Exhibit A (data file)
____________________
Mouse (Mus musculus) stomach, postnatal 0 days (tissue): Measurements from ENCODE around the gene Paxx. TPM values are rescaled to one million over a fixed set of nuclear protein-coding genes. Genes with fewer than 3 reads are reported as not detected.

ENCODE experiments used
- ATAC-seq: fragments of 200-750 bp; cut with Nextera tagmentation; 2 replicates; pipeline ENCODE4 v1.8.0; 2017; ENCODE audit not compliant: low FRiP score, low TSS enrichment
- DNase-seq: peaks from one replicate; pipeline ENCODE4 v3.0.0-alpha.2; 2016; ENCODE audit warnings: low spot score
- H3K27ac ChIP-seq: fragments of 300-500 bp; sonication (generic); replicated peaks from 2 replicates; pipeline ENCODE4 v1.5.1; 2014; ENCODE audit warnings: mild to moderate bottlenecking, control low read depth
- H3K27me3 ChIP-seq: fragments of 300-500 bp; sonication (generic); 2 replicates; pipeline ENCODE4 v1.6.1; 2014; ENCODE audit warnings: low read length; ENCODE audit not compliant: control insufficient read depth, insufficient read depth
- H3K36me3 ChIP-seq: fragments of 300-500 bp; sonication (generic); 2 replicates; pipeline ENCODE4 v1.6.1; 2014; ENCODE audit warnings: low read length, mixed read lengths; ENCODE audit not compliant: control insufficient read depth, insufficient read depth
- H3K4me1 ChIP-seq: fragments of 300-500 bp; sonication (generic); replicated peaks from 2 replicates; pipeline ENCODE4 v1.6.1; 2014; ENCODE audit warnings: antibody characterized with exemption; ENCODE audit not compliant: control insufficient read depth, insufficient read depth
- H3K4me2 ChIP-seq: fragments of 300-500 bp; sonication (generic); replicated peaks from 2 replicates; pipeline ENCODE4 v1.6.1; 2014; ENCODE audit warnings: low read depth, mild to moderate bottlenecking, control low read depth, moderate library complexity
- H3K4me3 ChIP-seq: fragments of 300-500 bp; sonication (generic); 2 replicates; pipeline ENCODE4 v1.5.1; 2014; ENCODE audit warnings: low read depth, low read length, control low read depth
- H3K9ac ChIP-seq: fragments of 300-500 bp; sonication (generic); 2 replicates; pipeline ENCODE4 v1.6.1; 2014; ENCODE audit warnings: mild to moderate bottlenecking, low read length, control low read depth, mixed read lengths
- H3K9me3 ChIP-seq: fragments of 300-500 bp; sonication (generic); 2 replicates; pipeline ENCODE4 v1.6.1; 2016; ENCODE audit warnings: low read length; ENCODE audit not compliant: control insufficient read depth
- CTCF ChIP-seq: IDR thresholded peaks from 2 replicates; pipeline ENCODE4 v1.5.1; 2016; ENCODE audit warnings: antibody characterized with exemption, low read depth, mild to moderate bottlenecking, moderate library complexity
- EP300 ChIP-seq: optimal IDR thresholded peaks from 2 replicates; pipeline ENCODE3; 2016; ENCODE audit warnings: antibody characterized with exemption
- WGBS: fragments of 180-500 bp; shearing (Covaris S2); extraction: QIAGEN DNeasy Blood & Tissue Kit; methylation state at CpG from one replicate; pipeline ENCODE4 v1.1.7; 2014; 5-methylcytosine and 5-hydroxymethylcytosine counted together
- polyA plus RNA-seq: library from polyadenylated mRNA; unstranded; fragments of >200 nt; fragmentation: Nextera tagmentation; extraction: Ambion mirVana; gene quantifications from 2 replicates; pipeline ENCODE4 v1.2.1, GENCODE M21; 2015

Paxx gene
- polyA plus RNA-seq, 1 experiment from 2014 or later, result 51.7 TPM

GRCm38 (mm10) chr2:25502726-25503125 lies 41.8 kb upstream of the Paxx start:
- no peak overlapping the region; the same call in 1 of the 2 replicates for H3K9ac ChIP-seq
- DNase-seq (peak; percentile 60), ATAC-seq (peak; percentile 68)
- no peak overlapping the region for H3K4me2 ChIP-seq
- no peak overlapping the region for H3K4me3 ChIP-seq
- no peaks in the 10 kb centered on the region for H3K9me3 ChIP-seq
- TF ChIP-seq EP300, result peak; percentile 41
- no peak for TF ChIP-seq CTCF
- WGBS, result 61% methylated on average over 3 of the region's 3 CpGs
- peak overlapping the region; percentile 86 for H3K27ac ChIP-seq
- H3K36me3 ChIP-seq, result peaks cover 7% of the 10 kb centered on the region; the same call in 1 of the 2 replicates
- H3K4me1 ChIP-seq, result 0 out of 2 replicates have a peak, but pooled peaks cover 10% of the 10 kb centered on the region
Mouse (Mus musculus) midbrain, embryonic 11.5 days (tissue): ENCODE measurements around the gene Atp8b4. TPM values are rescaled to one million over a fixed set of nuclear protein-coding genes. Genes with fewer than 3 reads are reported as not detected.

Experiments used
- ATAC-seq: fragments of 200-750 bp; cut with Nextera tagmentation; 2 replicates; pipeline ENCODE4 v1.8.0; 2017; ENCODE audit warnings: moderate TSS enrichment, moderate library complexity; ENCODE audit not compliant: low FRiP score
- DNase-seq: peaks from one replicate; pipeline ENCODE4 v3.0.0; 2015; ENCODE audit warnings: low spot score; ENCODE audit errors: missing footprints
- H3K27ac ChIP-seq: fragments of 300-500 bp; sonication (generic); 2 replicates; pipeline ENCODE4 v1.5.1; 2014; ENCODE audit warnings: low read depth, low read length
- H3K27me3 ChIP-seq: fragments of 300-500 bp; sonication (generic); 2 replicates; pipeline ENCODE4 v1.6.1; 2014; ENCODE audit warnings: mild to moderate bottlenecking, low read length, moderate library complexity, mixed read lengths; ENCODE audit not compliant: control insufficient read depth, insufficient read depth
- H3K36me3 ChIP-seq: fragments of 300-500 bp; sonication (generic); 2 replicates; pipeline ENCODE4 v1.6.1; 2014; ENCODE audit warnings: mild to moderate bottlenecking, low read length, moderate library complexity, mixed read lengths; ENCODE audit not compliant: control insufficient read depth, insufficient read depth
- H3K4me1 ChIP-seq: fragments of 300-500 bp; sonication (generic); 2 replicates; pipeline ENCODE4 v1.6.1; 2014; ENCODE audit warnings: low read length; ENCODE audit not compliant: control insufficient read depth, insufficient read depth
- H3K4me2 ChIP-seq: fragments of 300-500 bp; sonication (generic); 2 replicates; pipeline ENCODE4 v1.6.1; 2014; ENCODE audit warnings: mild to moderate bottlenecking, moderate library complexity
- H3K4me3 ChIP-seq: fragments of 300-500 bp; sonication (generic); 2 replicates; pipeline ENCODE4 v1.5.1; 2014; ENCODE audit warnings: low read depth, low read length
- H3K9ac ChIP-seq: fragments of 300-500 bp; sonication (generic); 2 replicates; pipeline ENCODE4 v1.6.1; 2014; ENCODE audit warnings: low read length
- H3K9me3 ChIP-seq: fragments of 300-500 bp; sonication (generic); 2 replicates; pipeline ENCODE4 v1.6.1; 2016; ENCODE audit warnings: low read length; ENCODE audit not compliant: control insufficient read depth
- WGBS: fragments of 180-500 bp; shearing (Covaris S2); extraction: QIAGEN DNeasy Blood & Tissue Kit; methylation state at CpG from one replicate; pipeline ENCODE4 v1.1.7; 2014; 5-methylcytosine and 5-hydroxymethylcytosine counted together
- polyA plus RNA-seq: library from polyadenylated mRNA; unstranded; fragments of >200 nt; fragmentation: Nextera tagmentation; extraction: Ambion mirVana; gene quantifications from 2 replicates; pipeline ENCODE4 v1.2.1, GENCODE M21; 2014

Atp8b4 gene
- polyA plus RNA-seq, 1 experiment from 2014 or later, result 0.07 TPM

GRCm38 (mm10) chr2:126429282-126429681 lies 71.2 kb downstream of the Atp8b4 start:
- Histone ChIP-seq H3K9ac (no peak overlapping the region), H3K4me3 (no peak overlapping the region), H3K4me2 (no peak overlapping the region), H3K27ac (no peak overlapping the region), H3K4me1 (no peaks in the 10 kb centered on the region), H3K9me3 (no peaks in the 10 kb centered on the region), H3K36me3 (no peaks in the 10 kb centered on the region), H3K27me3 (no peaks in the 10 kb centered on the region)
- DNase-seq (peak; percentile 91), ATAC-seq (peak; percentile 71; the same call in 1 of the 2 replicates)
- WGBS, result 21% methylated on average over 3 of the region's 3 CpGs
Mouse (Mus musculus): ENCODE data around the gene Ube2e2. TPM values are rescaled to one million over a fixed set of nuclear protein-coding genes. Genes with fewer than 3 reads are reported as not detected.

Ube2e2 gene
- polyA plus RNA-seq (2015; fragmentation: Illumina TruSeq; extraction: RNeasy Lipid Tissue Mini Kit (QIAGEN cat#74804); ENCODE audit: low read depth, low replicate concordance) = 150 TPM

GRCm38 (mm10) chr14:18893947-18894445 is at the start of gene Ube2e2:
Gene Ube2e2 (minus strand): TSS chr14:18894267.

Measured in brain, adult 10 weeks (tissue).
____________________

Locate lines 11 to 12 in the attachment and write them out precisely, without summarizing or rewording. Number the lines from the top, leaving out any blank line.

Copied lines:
- H3K9ac ChIP-seq: fragments of 300-500 bp; sonication (generic); 2 replicates; pipeline ENCODE4 v1.6.1; 2014; ENCODE audit warnings: mild to moderate bottlenecking, low read length, control low read depth, mixed read lengths
- H3K9me3 ChIP-seq: fragments of 300-500 bp; sonication (generic); 2 replicates; pipeline ENCODE4 v1.6.1; 2016; ENCODE audit warnings: low read length; ENCODE audit not compliant: control insufficient read depth